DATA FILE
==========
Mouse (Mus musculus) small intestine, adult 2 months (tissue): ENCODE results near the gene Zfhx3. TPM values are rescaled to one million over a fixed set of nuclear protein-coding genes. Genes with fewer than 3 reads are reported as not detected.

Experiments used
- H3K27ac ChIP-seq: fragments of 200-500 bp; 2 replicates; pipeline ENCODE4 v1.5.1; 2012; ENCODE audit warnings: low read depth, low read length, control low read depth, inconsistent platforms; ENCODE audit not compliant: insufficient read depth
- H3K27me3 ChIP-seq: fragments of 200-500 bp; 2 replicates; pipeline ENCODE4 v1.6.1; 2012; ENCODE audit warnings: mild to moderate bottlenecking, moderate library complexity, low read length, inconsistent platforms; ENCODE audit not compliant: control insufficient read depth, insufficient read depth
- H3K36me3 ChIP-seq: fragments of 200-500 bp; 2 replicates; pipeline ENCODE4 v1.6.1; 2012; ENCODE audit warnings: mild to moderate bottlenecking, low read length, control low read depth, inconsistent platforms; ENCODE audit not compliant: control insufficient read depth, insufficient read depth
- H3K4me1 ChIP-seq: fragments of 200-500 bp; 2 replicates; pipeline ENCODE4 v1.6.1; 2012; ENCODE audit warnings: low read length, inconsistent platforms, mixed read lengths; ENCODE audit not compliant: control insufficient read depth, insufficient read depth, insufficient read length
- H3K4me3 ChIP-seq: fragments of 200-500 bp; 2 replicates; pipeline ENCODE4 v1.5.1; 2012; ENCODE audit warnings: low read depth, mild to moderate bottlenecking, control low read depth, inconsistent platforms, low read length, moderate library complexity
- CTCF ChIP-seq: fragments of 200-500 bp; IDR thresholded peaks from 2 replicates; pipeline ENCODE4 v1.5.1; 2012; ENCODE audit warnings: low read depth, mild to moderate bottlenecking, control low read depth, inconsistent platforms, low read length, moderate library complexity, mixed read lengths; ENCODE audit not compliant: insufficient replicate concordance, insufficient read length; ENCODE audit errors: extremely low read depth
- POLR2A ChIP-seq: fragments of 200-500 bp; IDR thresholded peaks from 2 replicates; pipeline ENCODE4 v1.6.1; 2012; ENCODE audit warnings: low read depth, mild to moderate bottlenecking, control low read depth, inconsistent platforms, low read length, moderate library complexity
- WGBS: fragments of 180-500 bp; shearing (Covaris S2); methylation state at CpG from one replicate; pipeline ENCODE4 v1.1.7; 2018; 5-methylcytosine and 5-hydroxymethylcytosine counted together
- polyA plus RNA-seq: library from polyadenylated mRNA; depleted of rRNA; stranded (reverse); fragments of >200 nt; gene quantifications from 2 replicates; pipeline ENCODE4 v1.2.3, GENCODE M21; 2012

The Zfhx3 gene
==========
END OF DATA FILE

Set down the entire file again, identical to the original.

Mouse (Mus musculus) small intestine, adult 2 months (tissue): ENCODE results near the gene Zfhx3. TPM values are rescaled to one million over a fixed set of nuclear protein-coding genes. Genes with fewer than 3 reads are reported as not detected.

Experiments used
- H3K27ac ChIP-seq: fragments of 200-500 bp; 2 replicates; pipeline ENCODE4 v1.5.1; 2012; ENCODE audit warnings: low read depth, low read length, control low read depth, inconsistent platforms; ENCODE audit not compliant: insufficient read depth
- H3K27me3 ChIP-seq: fragments of 200-500 bp; 2 replicates; pipeline ENCODE4 v1.6.1; 2012; ENCODE audit warnings: mild to moderate bottlenecking, moderate library complexity, low read length, inconsistent platforms; ENCODE audit not compliant: control insufficient read depth, insufficient read depth
- H3K36me3 ChIP-seq: fragments of 200-500 bp; 2 replicates; pipeline ENCODE4 v1.6.1; 2012; ENCODE audit warnings: mild to moderate bottlenecking, low read length, control low read depth, inconsistent platforms; ENCODE audit not compliant: control insufficient read depth, insufficient read depth
- H3K4me1 ChIP-seq: fragments of 200-500 bp; 2 replicates; pipeline ENCODE4 v1.6.1; 2012; ENCODE audit warnings: low read length, inconsistent platforms, mixed read lengths; ENCODE audit not compliant: control insufficient read depth, insufficient read depth, insufficient read length
- H3K4me3 ChIP-seq: fragments of 200-500 bp; 2 replicates; pipeline ENCODE4 v1.5.1; 2012; ENCODE audit warnings: low read depth, mild to moderate bottlenecking, control low read depth, inconsistent platforms, low read length, moderate library complexity
- CTCF ChIP-seq: fragments of 200-500 bp; IDR thresholded peaks from 2 replicates; pipeline ENCODE4 v1.5.1; 2012; ENCODE audit warnings: low read depth, mild to moderate bottlenecking, control low read depth, inconsistent platforms, low read length, moderate library complexity, mixed read lengths; ENCODE audit not compliant: insufficient replicate concordance, insufficient read length; ENCODE audit errors: extremely low read depth
- POLR2A ChIP-seq: fragments of 200-500 bp; IDR thresholded peaks from 2 replicates; pipeline ENCODE4 v1.6.1; 2012; ENCODE audit warnings: low read depth, mild to moderate bottlenecking, control low read depth, inconsistent platforms, low read length, moderate library complexity
- WGBS: fragments of 180-500 bp; shearing (Covaris S2); methylation state at CpG from one replicate; pipeline ENCODE4 v1.1.7; 2018; 5-methylcytosine and 5-hydroxymethylcytosine counted together
- polyA plus RNA-seq: library from polyadenylated mRNA; depleted of rRNA; stranded (reverse); fragments of >200 nt; gene quantifications from 2 replicates; pipeline ENCODE4 v1.2.3, GENCODE M21; 2012

The Zfhx3 gene